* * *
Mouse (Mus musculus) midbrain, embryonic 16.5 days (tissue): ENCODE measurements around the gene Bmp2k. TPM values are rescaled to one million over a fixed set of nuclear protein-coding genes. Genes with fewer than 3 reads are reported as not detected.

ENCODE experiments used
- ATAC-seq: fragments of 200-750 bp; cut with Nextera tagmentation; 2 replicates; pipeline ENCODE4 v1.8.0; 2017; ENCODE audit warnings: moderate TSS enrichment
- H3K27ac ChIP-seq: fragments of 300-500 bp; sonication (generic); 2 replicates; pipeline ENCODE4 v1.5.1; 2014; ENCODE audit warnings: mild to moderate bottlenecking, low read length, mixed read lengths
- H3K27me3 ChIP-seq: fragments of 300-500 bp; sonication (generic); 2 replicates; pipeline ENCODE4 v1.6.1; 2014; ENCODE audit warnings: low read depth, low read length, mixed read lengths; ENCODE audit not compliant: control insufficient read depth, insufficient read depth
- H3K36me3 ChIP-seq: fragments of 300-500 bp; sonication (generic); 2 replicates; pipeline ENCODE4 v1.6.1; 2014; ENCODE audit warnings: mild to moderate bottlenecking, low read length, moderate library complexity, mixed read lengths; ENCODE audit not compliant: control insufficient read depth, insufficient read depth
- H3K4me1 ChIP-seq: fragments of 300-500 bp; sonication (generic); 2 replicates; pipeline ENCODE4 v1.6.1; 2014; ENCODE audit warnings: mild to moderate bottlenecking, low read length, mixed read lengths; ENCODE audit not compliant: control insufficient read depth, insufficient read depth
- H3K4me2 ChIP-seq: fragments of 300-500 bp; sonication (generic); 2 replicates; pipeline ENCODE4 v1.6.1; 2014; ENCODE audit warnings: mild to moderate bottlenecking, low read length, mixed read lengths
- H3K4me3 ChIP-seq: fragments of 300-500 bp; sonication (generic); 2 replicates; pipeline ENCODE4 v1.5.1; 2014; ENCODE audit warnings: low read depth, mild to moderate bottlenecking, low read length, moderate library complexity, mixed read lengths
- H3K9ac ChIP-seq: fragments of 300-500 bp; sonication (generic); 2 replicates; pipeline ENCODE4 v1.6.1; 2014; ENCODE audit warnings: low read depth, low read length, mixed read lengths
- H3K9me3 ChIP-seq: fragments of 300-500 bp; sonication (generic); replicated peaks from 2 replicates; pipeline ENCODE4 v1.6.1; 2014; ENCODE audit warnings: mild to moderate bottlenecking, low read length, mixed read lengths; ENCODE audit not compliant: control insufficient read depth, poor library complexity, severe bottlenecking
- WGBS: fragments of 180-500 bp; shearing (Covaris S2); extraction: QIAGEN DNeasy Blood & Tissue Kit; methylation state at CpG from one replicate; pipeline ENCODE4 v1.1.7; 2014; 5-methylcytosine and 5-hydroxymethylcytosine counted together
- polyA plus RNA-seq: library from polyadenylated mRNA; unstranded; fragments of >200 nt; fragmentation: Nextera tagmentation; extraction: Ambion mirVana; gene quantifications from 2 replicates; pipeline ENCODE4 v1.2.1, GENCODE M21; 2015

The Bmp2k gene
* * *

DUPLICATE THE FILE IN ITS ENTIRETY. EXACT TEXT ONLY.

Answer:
Mouse (Mus musculus) midbrain, embryonic 16.5 days (tissue): ENCODE measurements around the gene Bmp2k. TPM values are rescaled to one million over a fixed set of nuclear protein-coding genes. Genes with fewer than 3 reads are reported as not detected.

ENCODE experiments used
- ATAC-seq: fragments of 200-750 bp; cut with Nextera tagmentation; 2 replicates; pipeline ENCODE4 v1.8.0; 2017; ENCODE audit warnings: moderate TSS enrichment
- H3K27ac ChIP-seq: fragments of 300-500 bp; sonication (generic); 2 replicates; pipeline ENCODE4 v1.5.1; 2014; ENCODE audit warnings: mild to moderate bottlenecking, low read length, mixed read lengths
- H3K27me3 ChIP-seq: fragments of 300-500 bp; sonication (generic); 2 replicates; pipeline ENCODE4 v1.6.1; 2014; ENCODE audit warnings: low read depth, low read length, mixed read lengths; ENCODE audit not compliant: control insufficient read depth, insufficient read depth
- H3K36me3 ChIP-seq: fragments of 300-500 bp; sonication (generic); 2 replicates; pipeline ENCODE4 v1.6.1; 2014; ENCODE audit warnings: mild to moderate bottlenecking, low read length, moderate library complexity, mixed read lengths; ENCODE audit not compliant: control insufficient read depth, insufficient read depth
- H3K4me1 ChIP-seq: fragments of 300-500 bp; sonication (generic); 2 replicates; pipeline ENCODE4 v1.6.1; 2014; ENCODE audit warnings: mild to moderate bottlenecking, low read length, mixed read lengths; ENCODE audit not compliant: control insufficient read depth, insufficient read depth
- H3K4me2 ChIP-seq: fragments of 300-500 bp; sonication (generic); 2 replicates; pipeline ENCODE4 v1.6.1; 2014; ENCODE audit warnings: mild to moderate bottlenecking, low read length, mixed read lengths
- H3K4me3 ChIP-seq: fragments of 300-500 bp; sonication (generic); 2 replicates; pipeline ENCODE4 v1.5.1; 2014; ENCODE audit warnings: low read depth, mild to moderate bottlenecking, low read length, moderate library complexity, mixed read lengths
- H3K9ac ChIP-seq: fragments of 300-500 bp; sonication (generic); 2 replicates; pipeline ENCODE4 v1.6.1; 2014; ENCODE audit warnings: low read depth, low read length, mixed read lengths
- H3K9me3 ChIP-seq: fragments of 300-500 bp; sonication (generic); replicated peaks from 2 replicates; pipeline ENCODE4 v1.6.1; 2014; ENCODE audit warnings: mild to moderate bottlenecking, low read length, mixed read lengths; ENCODE audit not compliant: control insufficient read depth, poor library complexity, severe bottlenecking
- WGBS: fragments of 180-500 bp; shearing (Covaris S2); extraction: QIAGEN DNeasy Blood & Tissue Kit; methylation state at CpG from one replicate; pipeline ENCODE4 v1.1.7; 2014; 5-methylcytosine and 5-hydroxymethylcytosine counted together
- polyA plus RNA-seq: library from polyadenylated mRNA; unstranded; fragments of >200 nt; fragmentation: Nextera tagmentation; extraction: Ambion mirVana; gene quantifications from 2 replicates; pipeline ENCODE4 v1.2.1, GENCODE M21; 2015

The Bmp2k gene